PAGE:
The high Atacama desert in South America is the driest non-polar desert on Earth, and spans across parts of four Andean countries - Peru, Bolivia, Argentina, and northern Chile. Exploring the entire desert alone would make a great trip to add four stamps to your passport - the Atacama is a destination in itself and rewards you with breathtaking scenery, interesting culture, and some of the world's natural wonders. But if you're just visiting Chile, don't skip the desert in the far north of the country. Hop a 2-hour flight from Santiago north to Calama and explore the region around the town of San Pedro de Atacama. These six things will make you fall in love with this funky desert town.
1. The Architecture
San Pedro de Atacama is like many desert towns you may be familiar with - a Mexican town in the Sonoran desert, an indigenous Andean town in Peru, the American southwest or many others. It's hot, dry and dusty, and the architecture reflects that. The town's adobe structures naturally absorb the intense desert heat but stay cool from the blinding sun. Crossing the street out of the sun to the shaded side of the street will literally cool you 10-15 degrees.
The use of wood and other organic materials in Chilean building design matches the native environment there - whether in the desert or Patagonia - and there are many ecosystems given its length of nearly 4,300 kilometers, or 2,600 miles! Whereas the wooden architecture in Patagonia seems bulky and massive in scale, materials in San Pedro de Atacama are native to this surrounding desert landscape. Small twigs and other less bulky items like pebbles and straw are used for things like fencing, gates, pergolas, and garden structures.
Some "wood" accents in San Pedro are actually made from dried cactus, a strong and sustainable product, even if it does look more like a loofah sponge than heavy wood.
At night in San Pedro de Atacama, when the scorching sun has set and temperatures are cool, you can take your time walking around. People linger in the square and the town seems to glow in the soft streetlight. Bring your camera and tripod too - if you love night photography, you'll be in heaven.
2. The Artisan Touch
Whether you stay in a hostel or luxury hotel, one of the things you'll notice about San Pedro de Atacama is the artisan touch. The random mosaic decorations embedded in adobe walls you'll see as you explore the town will make you stop and stare, and resolve to try making something like it when you get home.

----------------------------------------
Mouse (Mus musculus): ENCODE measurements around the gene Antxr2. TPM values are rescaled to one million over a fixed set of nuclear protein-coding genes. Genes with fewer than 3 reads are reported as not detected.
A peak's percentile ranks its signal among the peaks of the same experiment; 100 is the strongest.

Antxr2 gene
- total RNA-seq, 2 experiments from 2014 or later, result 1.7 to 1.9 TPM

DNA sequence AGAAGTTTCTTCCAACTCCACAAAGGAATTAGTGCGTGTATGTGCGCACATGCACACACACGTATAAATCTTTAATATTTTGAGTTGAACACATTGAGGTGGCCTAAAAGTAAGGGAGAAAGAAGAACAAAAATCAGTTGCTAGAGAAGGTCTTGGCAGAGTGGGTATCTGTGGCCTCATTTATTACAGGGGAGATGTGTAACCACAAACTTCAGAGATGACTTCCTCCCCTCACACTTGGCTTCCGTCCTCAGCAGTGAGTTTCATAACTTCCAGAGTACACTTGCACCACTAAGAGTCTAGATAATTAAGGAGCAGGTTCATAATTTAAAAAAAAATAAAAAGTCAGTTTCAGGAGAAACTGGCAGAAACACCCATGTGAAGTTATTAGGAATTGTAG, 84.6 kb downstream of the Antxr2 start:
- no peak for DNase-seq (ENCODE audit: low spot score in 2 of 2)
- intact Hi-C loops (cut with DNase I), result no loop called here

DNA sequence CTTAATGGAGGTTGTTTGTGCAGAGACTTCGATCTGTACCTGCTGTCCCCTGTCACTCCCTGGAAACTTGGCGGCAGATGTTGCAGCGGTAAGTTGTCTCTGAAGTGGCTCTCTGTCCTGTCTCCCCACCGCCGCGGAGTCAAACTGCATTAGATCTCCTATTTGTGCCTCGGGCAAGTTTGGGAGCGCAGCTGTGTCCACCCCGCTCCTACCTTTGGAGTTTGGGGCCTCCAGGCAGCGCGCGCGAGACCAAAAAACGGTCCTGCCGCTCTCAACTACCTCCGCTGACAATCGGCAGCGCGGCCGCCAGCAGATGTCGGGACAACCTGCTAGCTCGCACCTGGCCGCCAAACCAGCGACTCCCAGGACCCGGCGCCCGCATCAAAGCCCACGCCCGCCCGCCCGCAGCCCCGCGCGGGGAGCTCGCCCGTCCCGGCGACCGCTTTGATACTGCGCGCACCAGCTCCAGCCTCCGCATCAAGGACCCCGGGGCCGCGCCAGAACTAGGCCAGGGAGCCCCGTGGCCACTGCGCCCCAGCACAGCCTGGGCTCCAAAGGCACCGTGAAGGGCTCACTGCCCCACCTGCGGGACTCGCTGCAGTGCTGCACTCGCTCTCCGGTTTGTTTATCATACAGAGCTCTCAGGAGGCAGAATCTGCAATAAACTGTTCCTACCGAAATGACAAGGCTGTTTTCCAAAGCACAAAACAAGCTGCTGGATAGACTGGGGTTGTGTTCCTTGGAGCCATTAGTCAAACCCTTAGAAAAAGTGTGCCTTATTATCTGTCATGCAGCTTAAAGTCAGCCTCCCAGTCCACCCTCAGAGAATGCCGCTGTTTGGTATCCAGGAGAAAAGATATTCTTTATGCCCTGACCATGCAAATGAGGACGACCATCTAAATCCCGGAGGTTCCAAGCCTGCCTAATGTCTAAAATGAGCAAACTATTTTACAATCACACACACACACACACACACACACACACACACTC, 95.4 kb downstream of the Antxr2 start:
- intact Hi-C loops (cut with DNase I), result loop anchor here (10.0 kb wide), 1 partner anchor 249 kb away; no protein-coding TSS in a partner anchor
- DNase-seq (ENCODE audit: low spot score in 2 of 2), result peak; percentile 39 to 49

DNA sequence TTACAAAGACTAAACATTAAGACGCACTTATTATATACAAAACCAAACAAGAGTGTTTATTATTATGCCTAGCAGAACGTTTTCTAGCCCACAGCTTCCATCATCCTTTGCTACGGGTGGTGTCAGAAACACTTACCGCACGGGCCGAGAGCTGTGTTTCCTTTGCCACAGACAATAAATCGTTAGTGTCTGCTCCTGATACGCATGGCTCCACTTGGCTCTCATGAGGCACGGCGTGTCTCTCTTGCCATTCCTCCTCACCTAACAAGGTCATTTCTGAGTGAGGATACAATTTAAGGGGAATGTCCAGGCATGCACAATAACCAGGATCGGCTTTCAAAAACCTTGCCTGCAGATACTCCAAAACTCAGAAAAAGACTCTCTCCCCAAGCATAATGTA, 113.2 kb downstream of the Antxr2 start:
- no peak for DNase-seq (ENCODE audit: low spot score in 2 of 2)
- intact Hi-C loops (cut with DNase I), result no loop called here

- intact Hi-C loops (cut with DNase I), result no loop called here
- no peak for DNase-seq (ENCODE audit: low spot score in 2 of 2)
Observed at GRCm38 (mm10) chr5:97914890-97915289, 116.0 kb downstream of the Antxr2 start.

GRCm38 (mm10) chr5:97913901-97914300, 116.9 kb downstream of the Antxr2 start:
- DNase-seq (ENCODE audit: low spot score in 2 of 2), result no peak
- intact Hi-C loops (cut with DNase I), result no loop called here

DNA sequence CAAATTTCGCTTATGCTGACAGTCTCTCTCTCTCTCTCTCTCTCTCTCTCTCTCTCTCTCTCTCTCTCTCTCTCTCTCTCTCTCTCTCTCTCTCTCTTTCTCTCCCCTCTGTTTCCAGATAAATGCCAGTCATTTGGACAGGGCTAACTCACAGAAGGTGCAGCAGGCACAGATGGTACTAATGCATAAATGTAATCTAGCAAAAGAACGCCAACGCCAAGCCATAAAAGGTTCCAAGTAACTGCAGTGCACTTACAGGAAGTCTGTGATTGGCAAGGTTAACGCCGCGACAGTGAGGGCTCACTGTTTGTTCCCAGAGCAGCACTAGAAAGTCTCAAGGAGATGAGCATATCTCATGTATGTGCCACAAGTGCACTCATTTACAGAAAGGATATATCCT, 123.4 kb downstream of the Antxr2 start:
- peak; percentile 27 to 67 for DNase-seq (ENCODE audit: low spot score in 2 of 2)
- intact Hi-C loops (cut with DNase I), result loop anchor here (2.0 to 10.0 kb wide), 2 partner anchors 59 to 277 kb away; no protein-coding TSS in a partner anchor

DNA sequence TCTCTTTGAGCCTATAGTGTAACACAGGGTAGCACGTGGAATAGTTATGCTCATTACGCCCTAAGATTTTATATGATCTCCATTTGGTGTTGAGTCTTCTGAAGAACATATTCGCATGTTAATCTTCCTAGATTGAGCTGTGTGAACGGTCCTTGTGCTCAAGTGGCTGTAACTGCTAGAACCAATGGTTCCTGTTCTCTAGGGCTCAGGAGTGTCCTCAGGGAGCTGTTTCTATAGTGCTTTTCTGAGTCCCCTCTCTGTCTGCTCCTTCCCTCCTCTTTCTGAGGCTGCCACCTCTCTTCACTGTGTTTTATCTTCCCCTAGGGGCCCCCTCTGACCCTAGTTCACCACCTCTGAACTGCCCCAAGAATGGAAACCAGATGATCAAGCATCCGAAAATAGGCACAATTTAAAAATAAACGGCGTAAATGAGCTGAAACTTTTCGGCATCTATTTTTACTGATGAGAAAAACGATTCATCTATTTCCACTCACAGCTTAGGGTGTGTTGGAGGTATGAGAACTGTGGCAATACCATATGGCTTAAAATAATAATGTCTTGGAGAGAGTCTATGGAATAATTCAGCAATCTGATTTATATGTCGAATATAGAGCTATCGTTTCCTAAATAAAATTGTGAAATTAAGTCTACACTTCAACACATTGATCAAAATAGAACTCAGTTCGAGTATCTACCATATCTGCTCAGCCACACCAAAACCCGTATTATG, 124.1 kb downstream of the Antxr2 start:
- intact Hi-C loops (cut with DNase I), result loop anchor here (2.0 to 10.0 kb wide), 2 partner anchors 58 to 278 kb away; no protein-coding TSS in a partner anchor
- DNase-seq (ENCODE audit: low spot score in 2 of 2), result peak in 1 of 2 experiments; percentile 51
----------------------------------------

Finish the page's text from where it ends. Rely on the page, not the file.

Doors and gates are hand-carved from wood or woven from twigs, bright textiles adorn homes and hotels, and everyday items like marbles, glass bottles, and other found objects add decoration to adobe bricks used throughout the town.
Unique art installations are more likely found in everyday spaces than in art galleries.
Even the food scene is artisan-crafted, with chefs and owners creating foods (and gelato, below) from native plants grown only in the desert. I loved the fresh meals we had here - from quinoa salads, artisan pizzas, and homemade empanadas with unique ingredients, to fresh juices and smoothies made from things like kiwi and coca leaves.
3. The Desert Landscape
Being in the Atacama desert is like finding yourself on the Moon, as I can only imagine. I doubt there's much chance that I'll see the Moon in my lifetime so this experience was probably the closest thing. It's rare to see such diversity of surreal landscapes as you'll find in the Atacama. All the scenery below was shot within two hours drive of the town of San Pedro de Atacama, and most of it was within thirty minutes away.
The volcanic geysers at El Tatio are a two hour drive from town. You'll get the best view by getting there super early - by 5:00am. The silhouettes of sleepy tourists against the active geysers make for even more eerie photos than the natural landscape can provide. And by 7:00am, it's all over. The geysers quiet down to just small steaming vents and the bright morning sun flattens out any interesting contrasting topography.